The defenseless women of my country -Afghanistan

Parwiz Karimi:

During the Taliban regime, the women were socially imprisoned, isolated, and were considered weak and powerless compared to men. As a result, women were given fewer rights than men and weren’t allowed to take part in any important decisions that could affect them either in the house or outside – men were the righteous spotless decision-makers of the time.

Misquotation and misunderstanding of religious scriptures allowed men to force women to cover up themselves. All the Afghan women were physically forced to wear the long dark blue Burkas.

This is still one of the most concerning issues in modern-day Afghanistan. Women are being stoned and burnt to death and forced to cover up themselves with long blue Burkas in the name of religion.

The post-Taliban regime was supposed to be democratic and fair. A new pretentious democratic president was elected. It was the tiniest shade of hope after a long period of segregation, adversity, and despair. On the other hand, it was an ignition of hopefulness for women to have more rights, be able to play their part in the society, and be considered an important factor in building the torn apart Afghanistan – unfortunately, the new governments have been following the footsteps of Taliban in a modern way.

In the recent brutal genocidal massacre of the Hazara minority that took place in MirzaOlang district of Saripul province tens of women and young girls were mercilessly murdered. Girls and young children were inhumanely beheaded and kidnapped for several days. This is when the  Afghan president ignored the warnings of the Saripul governor to back him up with more soldiers and facilities to fight the heinous and heartless terrorists –  all these could have been prevented if women were given more power in the government to ensure that the voice of women is heard.

Afghan women and their children are pictured at The United Nations High Commissioner for Refugees (UNHCR) registration center on the outskirts of Peshawar on June 19, 2012, as they prepare to return to their home country after fleeing civil war and Taliban rule. About 20 percent of the population in Afghanistan are refugees. Of those abroad, there are 1.7 million Afghans in Pakistan and a million in Iran. AFP PHOTO / A. MAJEED (Photo credit should read A. MAJEED/AFP/GettyImages)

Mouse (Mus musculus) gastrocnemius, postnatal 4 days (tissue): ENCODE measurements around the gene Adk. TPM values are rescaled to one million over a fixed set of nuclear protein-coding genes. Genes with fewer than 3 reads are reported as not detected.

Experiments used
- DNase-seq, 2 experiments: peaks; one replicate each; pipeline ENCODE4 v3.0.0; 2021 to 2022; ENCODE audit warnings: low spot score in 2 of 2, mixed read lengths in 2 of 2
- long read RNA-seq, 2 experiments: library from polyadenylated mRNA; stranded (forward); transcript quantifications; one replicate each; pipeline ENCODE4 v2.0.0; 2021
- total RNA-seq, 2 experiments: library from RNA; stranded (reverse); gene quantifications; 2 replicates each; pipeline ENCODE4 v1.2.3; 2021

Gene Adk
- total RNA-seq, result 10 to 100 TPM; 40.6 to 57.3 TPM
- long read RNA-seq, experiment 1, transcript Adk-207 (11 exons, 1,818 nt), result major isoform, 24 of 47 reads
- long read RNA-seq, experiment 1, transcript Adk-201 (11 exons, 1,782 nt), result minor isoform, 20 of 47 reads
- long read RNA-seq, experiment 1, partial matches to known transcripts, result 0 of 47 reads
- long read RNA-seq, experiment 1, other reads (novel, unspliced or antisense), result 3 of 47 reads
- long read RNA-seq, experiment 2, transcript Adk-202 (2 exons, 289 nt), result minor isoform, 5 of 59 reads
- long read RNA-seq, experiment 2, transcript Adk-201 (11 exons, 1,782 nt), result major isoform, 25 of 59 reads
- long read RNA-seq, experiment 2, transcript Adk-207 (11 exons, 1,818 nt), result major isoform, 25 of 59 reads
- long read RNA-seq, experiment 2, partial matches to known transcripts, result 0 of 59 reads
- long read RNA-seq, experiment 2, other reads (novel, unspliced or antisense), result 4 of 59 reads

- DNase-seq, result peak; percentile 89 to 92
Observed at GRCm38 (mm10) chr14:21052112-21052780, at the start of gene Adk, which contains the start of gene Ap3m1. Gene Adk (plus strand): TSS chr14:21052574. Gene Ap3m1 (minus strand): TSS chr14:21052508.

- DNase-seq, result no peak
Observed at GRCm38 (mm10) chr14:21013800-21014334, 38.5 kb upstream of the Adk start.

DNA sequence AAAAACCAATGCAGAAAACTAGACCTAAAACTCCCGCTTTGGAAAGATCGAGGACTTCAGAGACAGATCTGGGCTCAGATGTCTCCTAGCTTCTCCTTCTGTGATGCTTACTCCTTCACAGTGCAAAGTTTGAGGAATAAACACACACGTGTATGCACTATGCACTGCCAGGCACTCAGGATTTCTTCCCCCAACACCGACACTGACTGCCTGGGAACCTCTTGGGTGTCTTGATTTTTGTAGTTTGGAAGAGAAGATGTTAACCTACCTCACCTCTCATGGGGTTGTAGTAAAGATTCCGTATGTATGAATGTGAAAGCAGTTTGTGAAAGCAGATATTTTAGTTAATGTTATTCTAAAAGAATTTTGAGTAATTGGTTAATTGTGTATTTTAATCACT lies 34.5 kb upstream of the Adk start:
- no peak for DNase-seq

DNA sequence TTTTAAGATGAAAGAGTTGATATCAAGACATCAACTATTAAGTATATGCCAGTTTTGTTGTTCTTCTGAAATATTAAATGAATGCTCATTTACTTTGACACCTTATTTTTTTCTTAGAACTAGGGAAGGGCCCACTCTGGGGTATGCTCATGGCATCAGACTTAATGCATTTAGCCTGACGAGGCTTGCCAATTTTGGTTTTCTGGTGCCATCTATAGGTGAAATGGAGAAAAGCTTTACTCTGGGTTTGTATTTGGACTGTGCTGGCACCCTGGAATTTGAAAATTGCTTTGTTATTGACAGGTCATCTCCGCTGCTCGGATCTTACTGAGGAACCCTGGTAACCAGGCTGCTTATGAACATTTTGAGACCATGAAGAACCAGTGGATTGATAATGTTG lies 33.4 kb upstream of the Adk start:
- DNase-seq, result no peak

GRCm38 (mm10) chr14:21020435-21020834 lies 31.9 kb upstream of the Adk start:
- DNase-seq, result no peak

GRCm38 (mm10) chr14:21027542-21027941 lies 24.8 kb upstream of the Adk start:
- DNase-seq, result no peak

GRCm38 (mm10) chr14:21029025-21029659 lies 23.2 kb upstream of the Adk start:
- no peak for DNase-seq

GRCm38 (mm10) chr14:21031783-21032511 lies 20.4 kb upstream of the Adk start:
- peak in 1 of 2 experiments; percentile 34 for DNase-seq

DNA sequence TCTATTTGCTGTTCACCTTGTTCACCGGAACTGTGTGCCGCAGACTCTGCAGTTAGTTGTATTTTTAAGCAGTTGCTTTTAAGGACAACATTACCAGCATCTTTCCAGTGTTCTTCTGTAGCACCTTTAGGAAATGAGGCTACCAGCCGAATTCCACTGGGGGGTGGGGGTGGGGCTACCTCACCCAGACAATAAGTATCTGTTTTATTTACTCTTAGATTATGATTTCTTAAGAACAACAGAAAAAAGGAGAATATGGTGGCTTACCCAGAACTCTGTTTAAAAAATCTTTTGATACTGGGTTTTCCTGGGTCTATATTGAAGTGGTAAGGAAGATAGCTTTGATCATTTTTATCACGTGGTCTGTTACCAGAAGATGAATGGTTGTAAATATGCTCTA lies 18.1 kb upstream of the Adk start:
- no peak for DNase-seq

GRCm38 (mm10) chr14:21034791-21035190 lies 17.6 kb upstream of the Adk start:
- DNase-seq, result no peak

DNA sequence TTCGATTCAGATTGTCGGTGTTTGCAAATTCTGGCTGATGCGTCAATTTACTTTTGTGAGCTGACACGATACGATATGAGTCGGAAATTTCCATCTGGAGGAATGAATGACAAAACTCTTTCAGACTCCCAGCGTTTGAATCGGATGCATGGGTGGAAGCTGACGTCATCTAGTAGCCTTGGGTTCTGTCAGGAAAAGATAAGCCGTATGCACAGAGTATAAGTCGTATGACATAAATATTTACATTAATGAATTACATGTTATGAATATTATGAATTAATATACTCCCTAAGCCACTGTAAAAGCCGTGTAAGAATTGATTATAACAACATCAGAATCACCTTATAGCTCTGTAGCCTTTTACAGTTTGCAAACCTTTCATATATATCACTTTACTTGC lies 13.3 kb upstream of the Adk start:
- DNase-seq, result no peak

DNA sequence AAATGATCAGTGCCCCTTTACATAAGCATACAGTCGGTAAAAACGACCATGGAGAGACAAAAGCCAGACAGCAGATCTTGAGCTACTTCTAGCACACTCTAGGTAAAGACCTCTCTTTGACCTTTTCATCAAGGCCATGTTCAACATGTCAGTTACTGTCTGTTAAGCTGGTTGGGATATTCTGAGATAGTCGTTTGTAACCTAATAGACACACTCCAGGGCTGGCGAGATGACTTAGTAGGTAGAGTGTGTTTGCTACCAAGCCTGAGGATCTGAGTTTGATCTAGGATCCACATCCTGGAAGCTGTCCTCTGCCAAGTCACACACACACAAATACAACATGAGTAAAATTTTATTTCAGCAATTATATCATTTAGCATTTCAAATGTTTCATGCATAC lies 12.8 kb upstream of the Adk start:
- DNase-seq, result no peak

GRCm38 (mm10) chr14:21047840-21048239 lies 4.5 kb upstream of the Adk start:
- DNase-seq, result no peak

What is very emotionally painful and unfortunate about the Mirza Olang massacre is that it is taking us back to the dark ages of the Taliban regime in which women had no rights. All the technological developments were considered evil. People were kept uneducated, segregated, and secluded all over Afghanistan.

In my country, a man is considered more knowledgeable and wise than a woman. But the bravery and hard work of the Afghan women has proved the patriarchal men wrong. Women are breaking boundaries every day. But the Afghan women need moral support to fight for their rights to be treated the same as men.

A fundamentally strong pragmatic change is required within the roots of the Afghan Society to empower women and appreciate the importance of women’s role within society for the betterment and development of Afghanistan towards the right direction, a state of the mind and visionary change to see the world in a different constructive way. A state-of-the-art Afghanistan without the contribution of the women sounds as impossible as a breathing stone –I dare to dream of a better, more understanding, and noble Afghanistan.

Parwiz Karimi is the founder of the Afghan Youth Association and a student at the University of Leeds studying Chemical And Energy Engineering. His hobbies include writing and painting.

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